Prominent musician Andy Brown died yesterday.
He was 50.
Tsungi Zvobgo, manager to Brown’s former wife Chiwoniso Maraire, confirmed the veteran musician’s death, saying he had succumbed to pneumonia at a local hospital.
“Yes, I can confirm that Andy is no more. He died of pneumonia and that’s all I can say as of now,” Zvobgo said.
Media, Information and Publicity minister Webster Shamu, who is also the patron of the Zimbabwe Union of Musicians, said he was “devastated” by Brown’s death.
“I am really shocked, devastated,” he said last night.
“As I speak, I am on my way to his residence to establish whether indeed it’s true.”
There was also an outpouring of grief on social networks as Zimbabweans mourned one of the country’s best musical talents to emerge after independence.
Brown’s career, spanning over two decades, started in Bulawayo where he created his first band, Impact. He later moved to Harare and joined groups that include Grabb and Rusike Brothers.
But he scaled dizzy heights when he moved to Ilanga in 1986, partnering legends such as Don Gumbo and Busi Ncube to form one of the most successful outfits of that era.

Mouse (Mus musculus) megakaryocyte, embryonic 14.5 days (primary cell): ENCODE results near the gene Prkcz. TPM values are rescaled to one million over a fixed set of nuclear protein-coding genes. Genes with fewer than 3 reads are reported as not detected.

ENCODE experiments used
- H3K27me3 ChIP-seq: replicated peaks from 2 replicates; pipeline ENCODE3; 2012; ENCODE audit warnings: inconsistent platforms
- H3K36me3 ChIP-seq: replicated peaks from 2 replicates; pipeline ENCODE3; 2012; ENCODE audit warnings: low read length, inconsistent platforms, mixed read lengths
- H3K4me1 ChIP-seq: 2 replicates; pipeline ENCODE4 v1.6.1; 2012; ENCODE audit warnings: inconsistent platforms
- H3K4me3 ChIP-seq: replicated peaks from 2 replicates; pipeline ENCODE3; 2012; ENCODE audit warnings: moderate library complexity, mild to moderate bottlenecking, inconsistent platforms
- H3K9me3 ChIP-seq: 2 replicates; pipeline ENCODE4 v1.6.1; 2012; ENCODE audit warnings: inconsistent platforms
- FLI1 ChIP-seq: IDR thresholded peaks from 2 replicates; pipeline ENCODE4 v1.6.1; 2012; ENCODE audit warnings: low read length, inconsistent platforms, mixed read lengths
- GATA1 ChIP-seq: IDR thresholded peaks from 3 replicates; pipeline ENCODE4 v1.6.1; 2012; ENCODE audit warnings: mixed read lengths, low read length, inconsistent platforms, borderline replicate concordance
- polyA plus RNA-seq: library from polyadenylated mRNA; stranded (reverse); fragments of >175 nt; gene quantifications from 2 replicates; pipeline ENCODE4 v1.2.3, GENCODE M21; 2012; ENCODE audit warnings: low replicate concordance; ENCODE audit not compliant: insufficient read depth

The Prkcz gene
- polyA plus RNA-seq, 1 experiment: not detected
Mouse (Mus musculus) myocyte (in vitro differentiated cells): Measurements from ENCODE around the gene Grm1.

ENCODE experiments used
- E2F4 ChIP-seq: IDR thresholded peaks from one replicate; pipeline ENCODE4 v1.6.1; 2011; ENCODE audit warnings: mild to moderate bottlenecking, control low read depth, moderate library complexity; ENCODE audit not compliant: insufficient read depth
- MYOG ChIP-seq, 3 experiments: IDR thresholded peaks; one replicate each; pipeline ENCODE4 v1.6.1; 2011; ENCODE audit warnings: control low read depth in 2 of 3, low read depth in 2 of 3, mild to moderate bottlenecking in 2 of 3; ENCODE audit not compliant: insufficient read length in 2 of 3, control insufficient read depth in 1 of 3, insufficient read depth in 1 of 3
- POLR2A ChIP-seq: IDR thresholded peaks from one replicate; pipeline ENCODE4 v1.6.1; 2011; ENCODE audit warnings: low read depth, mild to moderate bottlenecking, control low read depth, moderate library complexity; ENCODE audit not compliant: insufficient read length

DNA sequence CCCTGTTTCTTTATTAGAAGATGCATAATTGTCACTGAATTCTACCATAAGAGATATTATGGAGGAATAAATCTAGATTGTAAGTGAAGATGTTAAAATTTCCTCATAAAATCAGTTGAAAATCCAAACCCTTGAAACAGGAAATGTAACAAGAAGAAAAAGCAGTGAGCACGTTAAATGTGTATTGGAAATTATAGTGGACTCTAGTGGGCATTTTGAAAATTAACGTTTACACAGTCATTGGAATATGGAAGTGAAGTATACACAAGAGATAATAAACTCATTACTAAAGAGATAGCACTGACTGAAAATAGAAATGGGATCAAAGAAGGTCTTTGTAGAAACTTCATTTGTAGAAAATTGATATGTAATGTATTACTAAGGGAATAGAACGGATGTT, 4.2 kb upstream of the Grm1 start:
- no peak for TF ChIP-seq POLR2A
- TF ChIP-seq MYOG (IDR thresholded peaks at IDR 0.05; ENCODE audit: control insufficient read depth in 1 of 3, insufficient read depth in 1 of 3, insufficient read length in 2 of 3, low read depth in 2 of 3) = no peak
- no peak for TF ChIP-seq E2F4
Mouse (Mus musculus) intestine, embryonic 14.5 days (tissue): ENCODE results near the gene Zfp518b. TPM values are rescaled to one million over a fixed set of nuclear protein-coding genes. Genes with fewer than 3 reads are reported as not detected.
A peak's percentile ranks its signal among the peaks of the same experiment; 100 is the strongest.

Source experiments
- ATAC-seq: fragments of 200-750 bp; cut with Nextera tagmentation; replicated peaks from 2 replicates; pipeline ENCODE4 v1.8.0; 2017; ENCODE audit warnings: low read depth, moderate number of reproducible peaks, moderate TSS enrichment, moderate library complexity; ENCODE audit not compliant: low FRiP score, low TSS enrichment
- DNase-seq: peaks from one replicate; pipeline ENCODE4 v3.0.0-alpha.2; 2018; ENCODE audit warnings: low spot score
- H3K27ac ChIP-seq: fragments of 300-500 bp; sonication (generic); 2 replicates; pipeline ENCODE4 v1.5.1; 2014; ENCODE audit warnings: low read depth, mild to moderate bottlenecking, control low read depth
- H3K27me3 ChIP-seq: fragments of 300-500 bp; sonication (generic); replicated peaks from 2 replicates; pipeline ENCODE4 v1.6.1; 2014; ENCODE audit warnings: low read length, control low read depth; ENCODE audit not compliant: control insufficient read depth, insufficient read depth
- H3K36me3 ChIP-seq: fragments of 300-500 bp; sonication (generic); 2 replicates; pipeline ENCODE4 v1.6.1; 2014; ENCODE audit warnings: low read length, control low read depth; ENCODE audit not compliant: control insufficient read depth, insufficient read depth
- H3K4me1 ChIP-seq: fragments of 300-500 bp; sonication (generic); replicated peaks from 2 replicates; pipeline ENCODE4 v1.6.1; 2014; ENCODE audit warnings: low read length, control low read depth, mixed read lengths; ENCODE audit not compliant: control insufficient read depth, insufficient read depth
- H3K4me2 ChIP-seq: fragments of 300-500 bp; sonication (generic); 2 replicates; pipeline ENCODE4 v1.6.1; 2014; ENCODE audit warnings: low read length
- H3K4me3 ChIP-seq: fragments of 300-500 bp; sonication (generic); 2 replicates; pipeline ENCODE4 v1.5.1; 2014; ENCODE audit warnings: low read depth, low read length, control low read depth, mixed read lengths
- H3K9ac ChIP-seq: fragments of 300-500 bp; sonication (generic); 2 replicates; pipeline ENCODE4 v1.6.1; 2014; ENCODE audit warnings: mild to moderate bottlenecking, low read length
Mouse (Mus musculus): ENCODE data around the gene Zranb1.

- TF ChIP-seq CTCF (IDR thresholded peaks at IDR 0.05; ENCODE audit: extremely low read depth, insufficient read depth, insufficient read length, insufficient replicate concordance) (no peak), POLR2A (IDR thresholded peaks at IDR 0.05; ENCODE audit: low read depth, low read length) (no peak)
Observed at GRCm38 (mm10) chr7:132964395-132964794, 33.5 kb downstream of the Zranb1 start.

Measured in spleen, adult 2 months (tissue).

After recording such hits as True Love with Ilanga, Brown went solo in 1989 and formed his own band, The Storm.
He went on to unleash hits such as Mapurisa and Daisy.
His fortunes, however, took a nosedive around the turn of the millennium when he joined Zanu PF’s praise-singing bandwagon.
Former Information and Publicity minister Jonathan Moyo, who was at the forefront of the party’s propaganda machinery at the time paid tribute to Brown.
“He was a people’s musician, and certainly ranked among the best ever produced by our country,” Moyo told an online publication.
“The sad thing is that he is gone too soon before the country and the wider community experienced or heard his best music.”
Funeral arrangements were not clear by last night.